Indeed, there is a fascination with the Aurora in South East Asia and it is no coincidence that visitor numbers from the an examination of aurora lights and the ancient beliefs of Japan, Singapore and Malaysia have increased significantly in recent times. Aboriginal Australians were more used to seeing the Aurora Australis The Southern Lights and watched in awe as their gods danced overhead. North America Centuries ago, human settlements were far less concentrated and we lived in far smaller and remoter communities with barely any communication with other tribes.

As a result, many, many North American tribes or people evolved their own myths surrounding the Aurora Borealis. Here are just a few of the many and varied beliefs held by our ancestors in North America. The Cree believed that the lights were spirits of these departed friends and relatives trying to communicate with those they had left behind on earth.

Further north, many Inuit tribes considered the Aurora to be the spirits of dead humans playing a ball game using a walrus skull as the ball. For reasons we will doubtless never fathom, the good people of remote Nunavik Island told the same story but the other way round so for them, the Northern Lights were walrus spirits playing ball with the skull of some unfortunate human. In Washington State, the particularly imaginative Makah Indians thought the lights were fires in the north created by a tribe of dwarves who used it to boil whale blubber.

  1. From about the year 850 to 1000 the Chinese scholars noted relatively few sun spots, but their counts began to increase after 1000 and reached a high point shortly before 1130.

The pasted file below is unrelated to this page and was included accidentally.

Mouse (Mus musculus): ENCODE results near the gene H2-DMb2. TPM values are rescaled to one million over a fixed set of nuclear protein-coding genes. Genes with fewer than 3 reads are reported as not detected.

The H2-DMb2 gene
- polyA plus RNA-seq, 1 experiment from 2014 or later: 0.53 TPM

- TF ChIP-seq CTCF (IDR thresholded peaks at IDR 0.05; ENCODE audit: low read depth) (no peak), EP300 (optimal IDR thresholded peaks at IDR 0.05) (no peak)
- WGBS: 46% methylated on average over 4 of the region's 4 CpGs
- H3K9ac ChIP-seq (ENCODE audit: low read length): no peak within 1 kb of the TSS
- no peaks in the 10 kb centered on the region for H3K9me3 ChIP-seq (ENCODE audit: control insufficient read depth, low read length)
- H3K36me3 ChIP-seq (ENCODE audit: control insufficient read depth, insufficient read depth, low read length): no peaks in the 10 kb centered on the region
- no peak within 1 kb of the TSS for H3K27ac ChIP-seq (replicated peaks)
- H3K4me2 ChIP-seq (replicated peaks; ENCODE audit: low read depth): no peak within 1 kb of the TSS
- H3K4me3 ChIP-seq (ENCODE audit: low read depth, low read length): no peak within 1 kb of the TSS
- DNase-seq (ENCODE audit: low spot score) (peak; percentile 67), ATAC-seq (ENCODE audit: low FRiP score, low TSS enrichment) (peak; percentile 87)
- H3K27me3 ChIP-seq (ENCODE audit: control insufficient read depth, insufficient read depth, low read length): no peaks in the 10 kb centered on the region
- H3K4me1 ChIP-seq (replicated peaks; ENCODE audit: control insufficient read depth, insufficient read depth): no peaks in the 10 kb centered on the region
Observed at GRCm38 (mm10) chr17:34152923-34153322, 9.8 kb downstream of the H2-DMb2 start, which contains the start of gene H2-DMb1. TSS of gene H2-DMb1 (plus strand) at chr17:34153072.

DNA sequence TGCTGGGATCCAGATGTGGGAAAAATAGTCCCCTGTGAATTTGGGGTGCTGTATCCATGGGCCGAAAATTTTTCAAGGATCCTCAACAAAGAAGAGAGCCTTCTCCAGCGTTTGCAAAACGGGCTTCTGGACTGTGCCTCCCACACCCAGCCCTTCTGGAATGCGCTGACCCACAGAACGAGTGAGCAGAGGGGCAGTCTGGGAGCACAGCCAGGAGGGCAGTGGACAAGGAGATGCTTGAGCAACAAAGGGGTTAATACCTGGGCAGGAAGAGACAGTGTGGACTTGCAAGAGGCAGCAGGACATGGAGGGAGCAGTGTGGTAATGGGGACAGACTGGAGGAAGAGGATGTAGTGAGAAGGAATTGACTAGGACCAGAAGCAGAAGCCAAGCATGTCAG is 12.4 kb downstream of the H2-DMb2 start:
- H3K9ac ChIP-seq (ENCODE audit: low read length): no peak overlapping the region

2. Having said that, North American Indians often whistled at the Northern Lights to encourage them to come closer so they could whisper messages that would then be taken to the dead. The Lapps, or the Saami, a people who are a close relative 'race' of the Finns, who live in Lapland — that is, north of the Arctic Circle, in what officially are Northern Finland, Sweden, and Norway — traditionally believed that the lights were the energies of the souls of the departed.
  3. It was discovered that clay, when heated to a high temperature, acquires magnetism that parallels the magnetic field of the Earth.
  4. Here are just a few of the many and varied beliefs held by our ancestors in North America.

Their explanation was that the lights were again fires over which great warriors boiled their enemies in huge cooking pots. Just to illustrate how different the legends and myths became, disparate North Americans accepted the lights as anything from ravens to spirit guides holding torches aloft to direct the departed to the next world. The lights were deemed to be the spirits of those who had died violently, spirits rejoicing because the sun was absent, spirits of dead animals such as deer and salmon and spirits of revenging enemies killed in combat.

Antti Pietikainen Saluting departed friends and relatives Water ejected by a whale? In Greenland the lights were also linked to giving birth but rather sadly they were judged to be the souls of still born babies or even babies killed at birth.

5 strange Northern Lights myths

One of our absolute favourite myths comes from Finland where it was held that the lights were caused by the firefox who ran so quickly across the snow that his tail caused sparks to fly into the night sky creating the Aurora. In Sweden, the Aurora was often seen as a portent of good news. Many of our Swedish forefathers believed the lights to be a gift from benevolent gods providing warmth and light in the form of a volcano in the north.

Elsewhere in the country they were believed to be the light reflection from large shoals of herring and bode well for the local fishermen and the Swedish farming community saw the lights as heralding a good harvest in the coming year. The Northern Lights feature prominently in Norse mythology.

One legend suggests that the lights were reflections or glow from the shields and armour of the Valkyrie, female warriors who would choose who may die in battle and who may live to fight another day. The Estonians believed the lights to be magnificent horse drawn carriages carrying heavenly guests to a spectacular celestial wedding.